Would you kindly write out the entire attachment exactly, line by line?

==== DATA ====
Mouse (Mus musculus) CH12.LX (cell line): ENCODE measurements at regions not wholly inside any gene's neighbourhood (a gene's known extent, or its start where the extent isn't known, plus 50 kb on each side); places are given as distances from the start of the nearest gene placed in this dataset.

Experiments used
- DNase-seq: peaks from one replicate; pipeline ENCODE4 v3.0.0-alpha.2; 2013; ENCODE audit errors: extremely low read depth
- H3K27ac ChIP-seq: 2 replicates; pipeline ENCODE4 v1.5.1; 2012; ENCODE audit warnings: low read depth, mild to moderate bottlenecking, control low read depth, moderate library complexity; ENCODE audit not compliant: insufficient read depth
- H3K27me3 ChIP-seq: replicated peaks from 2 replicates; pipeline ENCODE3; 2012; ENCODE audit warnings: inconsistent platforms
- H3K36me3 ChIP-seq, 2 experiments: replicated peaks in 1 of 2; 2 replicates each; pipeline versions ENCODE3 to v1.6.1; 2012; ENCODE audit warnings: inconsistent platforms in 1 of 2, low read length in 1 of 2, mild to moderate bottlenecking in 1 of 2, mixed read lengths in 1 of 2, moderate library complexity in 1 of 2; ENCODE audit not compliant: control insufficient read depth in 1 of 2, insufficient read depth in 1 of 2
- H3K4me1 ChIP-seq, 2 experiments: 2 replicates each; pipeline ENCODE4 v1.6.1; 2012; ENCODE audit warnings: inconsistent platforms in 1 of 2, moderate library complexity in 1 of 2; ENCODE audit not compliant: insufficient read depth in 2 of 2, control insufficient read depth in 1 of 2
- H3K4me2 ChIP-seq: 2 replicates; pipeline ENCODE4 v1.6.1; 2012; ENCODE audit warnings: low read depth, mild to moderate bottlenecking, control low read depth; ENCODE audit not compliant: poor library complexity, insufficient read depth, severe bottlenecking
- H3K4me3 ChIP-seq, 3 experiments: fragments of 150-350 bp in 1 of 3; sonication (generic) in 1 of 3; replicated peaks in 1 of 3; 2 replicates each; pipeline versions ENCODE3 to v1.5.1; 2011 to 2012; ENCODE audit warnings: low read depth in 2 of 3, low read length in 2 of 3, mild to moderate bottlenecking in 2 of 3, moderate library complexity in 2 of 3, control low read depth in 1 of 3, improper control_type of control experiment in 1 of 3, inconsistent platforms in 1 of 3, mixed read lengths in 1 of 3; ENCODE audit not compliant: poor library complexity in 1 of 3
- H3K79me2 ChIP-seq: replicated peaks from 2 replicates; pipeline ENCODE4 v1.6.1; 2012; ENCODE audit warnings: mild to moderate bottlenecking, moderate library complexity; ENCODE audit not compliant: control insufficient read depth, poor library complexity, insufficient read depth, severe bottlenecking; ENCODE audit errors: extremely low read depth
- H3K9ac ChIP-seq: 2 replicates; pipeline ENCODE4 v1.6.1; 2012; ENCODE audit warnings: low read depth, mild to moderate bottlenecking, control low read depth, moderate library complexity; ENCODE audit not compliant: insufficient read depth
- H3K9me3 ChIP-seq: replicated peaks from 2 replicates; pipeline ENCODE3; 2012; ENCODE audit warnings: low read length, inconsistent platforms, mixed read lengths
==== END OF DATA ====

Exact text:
Mouse (Mus musculus) CH12.LX (cell line): ENCODE measurements at regions not wholly inside any gene's neighbourhood (a gene's known extent, or its start where the extent isn't known, plus 50 kb on each side); places are given as distances from the start of the nearest gene placed in this dataset.

Experiments used
- DNase-seq: peaks from one replicate; pipeline ENCODE4 v3.0.0-alpha.2; 2013; ENCODE audit errors: extremely low read depth
- H3K27ac ChIP-seq: 2 replicates; pipeline ENCODE4 v1.5.1; 2012; ENCODE audit warnings: low read depth, mild to moderate bottlenecking, control low read depth, moderate library complexity; ENCODE audit not compliant: insufficient read depth
- H3K27me3 ChIP-seq: replicated peaks from 2 replicates; pipeline ENCODE3; 2012; ENCODE audit warnings: inconsistent platforms
- H3K36me3 ChIP-seq, 2 experiments: replicated peaks in 1 of 2; 2 replicates each; pipeline versions ENCODE3 to v1.6.1; 2012; ENCODE audit warnings: inconsistent platforms in 1 of 2, low read length in 1 of 2, mild to moderate bottlenecking in 1 of 2, mixed read lengths in 1 of 2, moderate library complexity in 1 of 2; ENCODE audit not compliant: control insufficient read depth in 1 of 2, insufficient read depth in 1 of 2
- H3K4me1 ChIP-seq, 2 experiments: 2 replicates each; pipeline ENCODE4 v1.6.1; 2012; ENCODE audit warnings: inconsistent platforms in 1 of 2, moderate library complexity in 1 of 2; ENCODE audit not compliant: insufficient read depth in 2 of 2, control insufficient read depth in 1 of 2
- H3K4me2 ChIP-seq: 2 replicates; pipeline ENCODE4 v1.6.1; 2012; ENCODE audit warnings: low read depth, mild to moderate bottlenecking, control low read depth; ENCODE audit not compliant: poor library complexity, insufficient read depth, severe bottlenecking
- H3K4me3 ChIP-seq, 3 experiments: fragments of 150-350 bp in 1 of 3; sonication (generic) in 1 of 3; replicated peaks in 1 of 3; 2 replicates each; pipeline versions ENCODE3 to v1.5.1; 2011 to 2012; ENCODE audit warnings: low read depth in 2 of 3, low read length in 2 of 3, mild to moderate bottlenecking in 2 of 3, moderate library complexity in 2 of 3, control low read depth in 1 of 3, improper control_type of control experiment in 1 of 3, inconsistent platforms in 1 of 3, mixed read lengths in 1 of 3; ENCODE audit not compliant: poor library complexity in 1 of 3
- H3K79me2 ChIP-seq: replicated peaks from 2 replicates; pipeline ENCODE4 v1.6.1; 2012; ENCODE audit warnings: mild to moderate bottlenecking, moderate library complexity; ENCODE audit not compliant: control insufficient read depth, poor library complexity, insufficient read depth, severe bottlenecking; ENCODE audit errors: extremely low read depth
- H3K9ac ChIP-seq: 2 replicates; pipeline ENCODE4 v1.6.1; 2012; ENCODE audit warnings: low read depth, mild to moderate bottlenecking, control low read depth, moderate library complexity; ENCODE audit not compliant: insufficient read depth
- H3K9me3 ChIP-seq: replicated peaks from 2 replicates; pipeline ENCODE3; 2012; ENCODE audit warnings: low read length, inconsistent platforms, mixed read lengths